In his epistle, James warns the church not judge people by how they dress. He tells us not to show favoritism to people whose attire would suggest they are rich, as compared to people whose clothing would indicate they are poor.
Have you ever met someone, as the saying goes, who was “all talk and no action”? They went to church religiously but they never got engaged in kingdom work. They claimed to love Jesus but outside of church no one could tell by how they talked or walked that they even knew Jesus. Religion for the sake of religion, or religion as a set of repetitive rituals, is empty and powerless, but religion as the overflow of a right relationship with Jesus Christ is a powerful force in the world.
THE TRIFECTA FOR CONSTRUCTIVE CONVERSATION
The people to whom James was writing had returned to hostile environments where they were marginalized by the Gentiles for their race and religion, and ostracized by their own people because their faith in Jesus Christ put them at odds with the prevailing dogma and culture of their Jewish communities. James knew that this daily reality could easily lead to hostile confrontations, which would be detrimental to the witness of the church. To these believers James gives godly guidance, and in verse 19 we find the trifecta for open, clear, and calm communication: "So then, my beloved brethren, let every man be swift to hear, slow to speak, slow to wrath."
In a fallen world we cannot keep the devil from putting things in our path that appeal to natural human desires, but by the same token the devil cannot force us to pursue anything we don’t want to pursue. One preacher observed that we cannot keep the devil from knocking on our door, but that doesn’t mean we have to open the door and let him in. The reason Satan has been so successful with temptation is because too many people are looking for the opportunity and temptation is just an excuse to open the door and do what they already wanted to do.
In a world of such uncertainty, the only thing we know for sure is that everything changes. Things that seem permanent and unshakable, tremble and fall. Empires may last a thousand years, but in time every empire that has ever existed met its demise at the hands of fallen and corrupt humanity. There is only one kingdom that shall never pass away.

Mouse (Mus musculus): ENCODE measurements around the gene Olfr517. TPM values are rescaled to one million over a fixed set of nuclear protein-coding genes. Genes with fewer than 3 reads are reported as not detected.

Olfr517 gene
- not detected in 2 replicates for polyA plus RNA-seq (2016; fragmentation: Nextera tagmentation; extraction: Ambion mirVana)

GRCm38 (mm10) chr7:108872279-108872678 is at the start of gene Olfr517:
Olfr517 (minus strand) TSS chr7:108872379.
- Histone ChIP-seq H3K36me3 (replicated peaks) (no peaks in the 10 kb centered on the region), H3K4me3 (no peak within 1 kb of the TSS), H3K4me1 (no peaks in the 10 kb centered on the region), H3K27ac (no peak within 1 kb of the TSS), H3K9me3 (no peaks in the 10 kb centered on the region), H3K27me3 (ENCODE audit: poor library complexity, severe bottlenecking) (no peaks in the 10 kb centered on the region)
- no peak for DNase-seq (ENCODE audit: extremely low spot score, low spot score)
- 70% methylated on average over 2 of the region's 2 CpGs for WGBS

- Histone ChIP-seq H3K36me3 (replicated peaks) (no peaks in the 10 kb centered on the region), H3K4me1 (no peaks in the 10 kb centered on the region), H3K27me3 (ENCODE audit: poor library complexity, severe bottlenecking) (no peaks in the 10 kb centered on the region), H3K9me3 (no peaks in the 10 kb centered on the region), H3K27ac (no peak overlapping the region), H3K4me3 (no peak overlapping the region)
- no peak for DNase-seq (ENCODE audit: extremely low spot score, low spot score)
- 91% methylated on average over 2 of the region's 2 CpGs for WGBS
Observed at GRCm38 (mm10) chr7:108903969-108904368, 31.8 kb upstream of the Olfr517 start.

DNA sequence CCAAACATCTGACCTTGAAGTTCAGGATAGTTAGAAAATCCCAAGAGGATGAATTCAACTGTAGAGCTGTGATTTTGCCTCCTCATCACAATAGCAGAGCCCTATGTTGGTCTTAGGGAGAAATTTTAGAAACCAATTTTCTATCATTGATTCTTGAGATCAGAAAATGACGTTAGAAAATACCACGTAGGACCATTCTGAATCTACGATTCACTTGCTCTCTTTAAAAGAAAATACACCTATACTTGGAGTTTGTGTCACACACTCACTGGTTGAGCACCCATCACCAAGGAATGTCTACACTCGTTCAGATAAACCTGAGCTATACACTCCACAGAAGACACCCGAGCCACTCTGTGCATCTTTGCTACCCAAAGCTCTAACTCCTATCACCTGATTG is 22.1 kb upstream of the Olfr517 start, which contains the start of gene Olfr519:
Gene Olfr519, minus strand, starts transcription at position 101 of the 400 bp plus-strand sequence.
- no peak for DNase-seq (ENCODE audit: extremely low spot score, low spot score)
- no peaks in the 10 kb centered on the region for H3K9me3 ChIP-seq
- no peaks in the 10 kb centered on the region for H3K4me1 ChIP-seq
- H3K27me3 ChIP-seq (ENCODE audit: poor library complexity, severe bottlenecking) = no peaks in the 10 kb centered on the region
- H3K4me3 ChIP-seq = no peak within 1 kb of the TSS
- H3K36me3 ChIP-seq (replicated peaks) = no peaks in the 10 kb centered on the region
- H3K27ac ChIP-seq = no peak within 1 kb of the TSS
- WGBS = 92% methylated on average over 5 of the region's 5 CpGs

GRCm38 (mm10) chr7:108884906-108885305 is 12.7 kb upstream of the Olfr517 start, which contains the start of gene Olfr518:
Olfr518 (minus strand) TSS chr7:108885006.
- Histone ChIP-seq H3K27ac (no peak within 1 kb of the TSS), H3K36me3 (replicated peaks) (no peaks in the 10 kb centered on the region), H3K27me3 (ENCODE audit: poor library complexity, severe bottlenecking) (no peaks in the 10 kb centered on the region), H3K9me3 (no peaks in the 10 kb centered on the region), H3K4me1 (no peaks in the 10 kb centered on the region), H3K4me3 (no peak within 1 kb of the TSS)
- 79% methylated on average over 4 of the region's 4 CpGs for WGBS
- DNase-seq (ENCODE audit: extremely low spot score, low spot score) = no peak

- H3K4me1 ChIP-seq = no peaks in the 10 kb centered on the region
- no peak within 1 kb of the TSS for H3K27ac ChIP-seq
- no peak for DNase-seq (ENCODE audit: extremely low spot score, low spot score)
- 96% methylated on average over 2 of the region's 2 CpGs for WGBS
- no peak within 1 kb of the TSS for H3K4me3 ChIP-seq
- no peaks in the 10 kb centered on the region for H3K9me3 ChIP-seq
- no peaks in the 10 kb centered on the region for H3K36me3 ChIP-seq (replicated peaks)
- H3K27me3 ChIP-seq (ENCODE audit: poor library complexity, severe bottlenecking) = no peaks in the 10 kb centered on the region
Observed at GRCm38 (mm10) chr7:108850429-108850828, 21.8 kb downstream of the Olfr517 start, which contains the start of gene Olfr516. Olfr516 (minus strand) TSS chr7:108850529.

If you could ask God for one, and only one thing, in your life, what would you ask for—more money, health, a long life? What would you ask? In fact, there’s an account in the Old Testament where God actually gave a man the opportunity to ask for anything he wanted, and this man asked for wisdom. You probably know the story from 2 Chronicles chapter 1—Solomon became king of Israel following his father David, and he became a great king because the Lord was him. One day Solomon went up to the tabernacle his father David set up for the ark of the covenant, and he offered a sacrifice on the bronze altar. That night, God appeared to Solomon and said, “Ask! What shall I give you?”
The personal journey from being the unbelieving brother of Jesus to a believer in Jesus as the Messiah, had been difficult, but James shows us that it doesn’t matter how you get there, just get there.
Jude opens his epistle making it clear that his intention is to sound the alarm about “certain men” who have “crept in unnoticed.” Jude intends to expose these people and to warn the church not to let these men to seduce the church with their twisted message. These people taught that it is possible to be a believer while also engaging in sexual behavior that violates the very precepts of God’s Word, including the teaching and example of Jesus Christ. Indeed, these people even denied “the only Lord God and our Lord Jesus Christ.” So why were these people in the church, how did they get into the church, and why should these people be forced out of the church unless, of course, they repent and observe whatsoever Jesus commanded? In verses 12 and 13 Jude provides a compact but powerful answer to these questions.
Like Israel, the history of the church shows that when things go from bad to worse in society, if a remnant will humble themselves, pray, repent, and seek God’s face, God can turn it around. Some of the greatest revivals in church history were sparked by some of the most unlikely people who simply fell on their faces before God. For example, in the late 1940s Christianity in the New Hebrides Islands (located off the coast of Scotland), was complacent and declining, with the young people turned off by a spirit of legalism and empty ritualistic religion. Alcoholism and despondency were serious problems plaguing the local communities. However, two sisters, Peggy Smith and Christine Smith, were not ready to surrender their island to Satan, so they began to pray fervently for revival. Who were these two women? Peggy was 84-years-old and blind, and her 82-year-old sister, Christine, suffered from severe arthritis, but they were committed prayer warriors and together their prayers and petitions sparked a revival.
A common misconception of Christians is we must always be non-confrontational and passive … no matter what. Even within the Christian community there is a rather pervasive view that believers should always be smiling and agreeable while conceding to others in our attempt to keep the peace. It is true that we are called be peacemakers, ministers of reconciliation and ambassadors of Christ (2 Co 5:19-20), yet the example of Jesus clearing the temple with a whip, along with various militant metaphors employed in the epistles, demonstrate that there are, in fact, times when we must fight for what we believe. Jesus Himself said that “from the days of John the Baptist until now the kingdom of heaven suffers violence, and the violent take it by force” (Mt 11:12).